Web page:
In the highly populated world of puzzler apps, it takes a lot to stand out and shine, especially if common game themes are used (i.e. color-matching, number crunching, etc.). Matt Rix’s new puzzler app, Trainyard, combines line drawing and color matching in a unique and innovative way.
The concept is simple: on a grid, use your finger to draw a line from the outlet station (indicated by a “+” symbol) to goal station (indicated by a circle); make sure both symbols are matching in color. And…that’s basically it. It sounds easy enough, but once you start unlocking more and more levels, the routes get progressively convoluted and tricky.
One of the curveballs is that there is often more than one color on the field. Sometimes the routes have to cross, especially when you have one goal station for many outlet stations. Each square on the grid can only hold two tracks: an active one and a passive one (darkened). You can double-tap such a track in the planning stages to switch them. After a train has run upon such a square, the tracks will automatically switch. Surprisingly, there are no limits to time or the number of tracks used; in fact, there isn’t even a score, as each level completion only nets you stars to unlock the next level.
Another trial is timing, along with a healthy dose of color mixing. You’ll have to plan overlapping routes that will end up with more than one train meeting each other at the same time, thereby reaching the sole corresponding goal station as one. Sometimes this involves two trains of different colors–make sure they’ll mix to match the color of the goal station. If you ever make a mistake (you will), there are three ways to correct it: Erase tracks square by square, Undo, or shake the device to clear the grid.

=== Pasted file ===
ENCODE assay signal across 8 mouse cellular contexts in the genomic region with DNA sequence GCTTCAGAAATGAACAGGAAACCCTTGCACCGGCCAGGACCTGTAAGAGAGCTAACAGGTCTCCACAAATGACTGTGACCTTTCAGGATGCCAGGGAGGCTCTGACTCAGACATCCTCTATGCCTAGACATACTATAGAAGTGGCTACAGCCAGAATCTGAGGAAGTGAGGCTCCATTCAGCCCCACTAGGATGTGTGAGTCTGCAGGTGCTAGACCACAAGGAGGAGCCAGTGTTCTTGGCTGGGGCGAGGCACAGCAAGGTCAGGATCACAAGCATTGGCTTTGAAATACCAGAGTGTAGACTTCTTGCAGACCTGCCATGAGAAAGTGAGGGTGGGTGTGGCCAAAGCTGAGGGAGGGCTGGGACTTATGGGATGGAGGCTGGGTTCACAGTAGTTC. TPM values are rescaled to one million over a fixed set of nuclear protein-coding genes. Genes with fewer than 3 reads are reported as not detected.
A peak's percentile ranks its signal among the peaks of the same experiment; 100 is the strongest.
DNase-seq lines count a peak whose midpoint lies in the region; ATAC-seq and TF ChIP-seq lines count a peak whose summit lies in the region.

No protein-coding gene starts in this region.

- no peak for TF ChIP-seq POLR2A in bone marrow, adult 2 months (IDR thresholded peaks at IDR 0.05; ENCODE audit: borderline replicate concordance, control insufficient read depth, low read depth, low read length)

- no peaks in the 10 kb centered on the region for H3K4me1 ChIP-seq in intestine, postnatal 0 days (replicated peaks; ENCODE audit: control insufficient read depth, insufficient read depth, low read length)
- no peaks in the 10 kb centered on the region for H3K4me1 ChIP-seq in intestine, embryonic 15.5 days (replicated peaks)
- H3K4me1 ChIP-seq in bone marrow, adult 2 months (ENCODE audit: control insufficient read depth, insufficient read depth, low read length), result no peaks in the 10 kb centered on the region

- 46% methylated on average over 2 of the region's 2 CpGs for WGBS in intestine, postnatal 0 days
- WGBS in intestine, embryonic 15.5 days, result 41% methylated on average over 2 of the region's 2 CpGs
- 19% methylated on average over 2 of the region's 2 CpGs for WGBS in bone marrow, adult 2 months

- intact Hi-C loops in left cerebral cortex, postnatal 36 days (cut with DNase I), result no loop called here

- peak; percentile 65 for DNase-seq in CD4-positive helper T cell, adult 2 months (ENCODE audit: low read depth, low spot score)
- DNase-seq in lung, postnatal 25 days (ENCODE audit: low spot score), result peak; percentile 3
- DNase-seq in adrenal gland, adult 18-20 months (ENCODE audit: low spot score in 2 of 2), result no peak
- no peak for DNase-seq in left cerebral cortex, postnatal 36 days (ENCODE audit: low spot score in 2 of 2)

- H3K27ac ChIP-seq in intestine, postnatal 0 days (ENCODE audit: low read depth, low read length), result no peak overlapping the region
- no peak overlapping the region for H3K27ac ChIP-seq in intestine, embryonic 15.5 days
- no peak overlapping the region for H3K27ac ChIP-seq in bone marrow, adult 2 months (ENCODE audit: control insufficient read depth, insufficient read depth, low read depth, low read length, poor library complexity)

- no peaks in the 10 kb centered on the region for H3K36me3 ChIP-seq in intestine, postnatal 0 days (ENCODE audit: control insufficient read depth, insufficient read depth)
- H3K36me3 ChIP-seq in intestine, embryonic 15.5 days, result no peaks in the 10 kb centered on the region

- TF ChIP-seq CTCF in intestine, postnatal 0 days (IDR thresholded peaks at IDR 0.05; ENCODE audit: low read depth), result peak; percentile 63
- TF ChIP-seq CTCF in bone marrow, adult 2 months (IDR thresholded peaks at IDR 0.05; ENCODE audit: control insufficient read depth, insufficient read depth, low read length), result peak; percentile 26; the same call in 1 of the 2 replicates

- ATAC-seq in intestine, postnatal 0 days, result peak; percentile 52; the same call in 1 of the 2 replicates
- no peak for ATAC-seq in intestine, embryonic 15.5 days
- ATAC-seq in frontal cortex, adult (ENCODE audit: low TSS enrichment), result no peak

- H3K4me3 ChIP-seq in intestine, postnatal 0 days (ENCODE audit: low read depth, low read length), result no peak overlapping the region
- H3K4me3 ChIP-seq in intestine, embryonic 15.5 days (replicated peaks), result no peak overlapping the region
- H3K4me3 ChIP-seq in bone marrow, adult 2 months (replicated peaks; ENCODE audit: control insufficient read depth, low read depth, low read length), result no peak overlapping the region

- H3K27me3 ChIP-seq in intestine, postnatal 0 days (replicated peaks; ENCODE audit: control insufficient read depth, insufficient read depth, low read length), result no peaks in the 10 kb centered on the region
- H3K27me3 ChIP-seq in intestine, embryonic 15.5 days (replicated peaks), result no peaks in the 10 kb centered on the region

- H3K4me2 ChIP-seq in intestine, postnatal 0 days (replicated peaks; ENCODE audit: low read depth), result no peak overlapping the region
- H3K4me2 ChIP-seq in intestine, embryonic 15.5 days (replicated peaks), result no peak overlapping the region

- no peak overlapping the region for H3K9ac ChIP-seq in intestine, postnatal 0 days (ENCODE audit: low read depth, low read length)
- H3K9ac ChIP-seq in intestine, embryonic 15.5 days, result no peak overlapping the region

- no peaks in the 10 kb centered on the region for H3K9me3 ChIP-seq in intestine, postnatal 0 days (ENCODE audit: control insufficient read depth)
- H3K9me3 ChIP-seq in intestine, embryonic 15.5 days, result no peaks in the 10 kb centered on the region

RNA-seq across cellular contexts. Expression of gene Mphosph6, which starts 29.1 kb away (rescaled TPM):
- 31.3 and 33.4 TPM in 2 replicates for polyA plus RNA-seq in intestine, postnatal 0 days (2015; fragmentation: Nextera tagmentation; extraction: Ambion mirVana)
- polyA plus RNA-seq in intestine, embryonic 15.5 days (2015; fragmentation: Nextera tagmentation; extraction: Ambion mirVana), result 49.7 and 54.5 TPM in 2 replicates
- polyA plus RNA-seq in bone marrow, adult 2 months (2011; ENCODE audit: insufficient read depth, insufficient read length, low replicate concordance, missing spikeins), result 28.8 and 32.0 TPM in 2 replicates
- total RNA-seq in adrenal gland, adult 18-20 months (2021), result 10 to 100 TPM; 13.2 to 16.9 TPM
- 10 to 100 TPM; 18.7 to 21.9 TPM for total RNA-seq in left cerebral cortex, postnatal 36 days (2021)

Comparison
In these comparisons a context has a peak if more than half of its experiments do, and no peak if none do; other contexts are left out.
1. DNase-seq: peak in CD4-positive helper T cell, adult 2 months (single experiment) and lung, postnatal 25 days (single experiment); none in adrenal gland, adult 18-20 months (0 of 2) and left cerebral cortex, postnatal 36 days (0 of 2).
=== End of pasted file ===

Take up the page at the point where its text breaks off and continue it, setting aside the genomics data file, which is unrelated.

Trainyard is definitely a challenge, although it didn’t seem that way during the first few levels; those are mostly for training and mastering the fundamentals of laying down tracks. At times, it seemed like the tutorial would go on forever, but once you hit the harder levels you’ll be glad for the practice. One of the awesome aspects of this game is that there is no official correct answer for many of the puzzles; you’re welcome to create your own unique solution, and can even post it on a website (and check out other people’s solutions). Everything about this game app is as undistracting and minimalistic as possible: there is no soundtrack, sound effects are quiet and short, and the graphics are mainly composed of a handful of shapes with as many colors, so don’t expect to be dazzled with a lot of flash. The biggest problem I had with Trainyard is with the actual track-laying–there were numerous times when the track I wanted to lay down wouldn’t appear, or would be lain out in a different square than I had planned (curse my large fingers). Other than that, Trainyard is a must-try, and quite an impressive offering from the developer.
Here is a video demo of the Trainyard app on the iPhone
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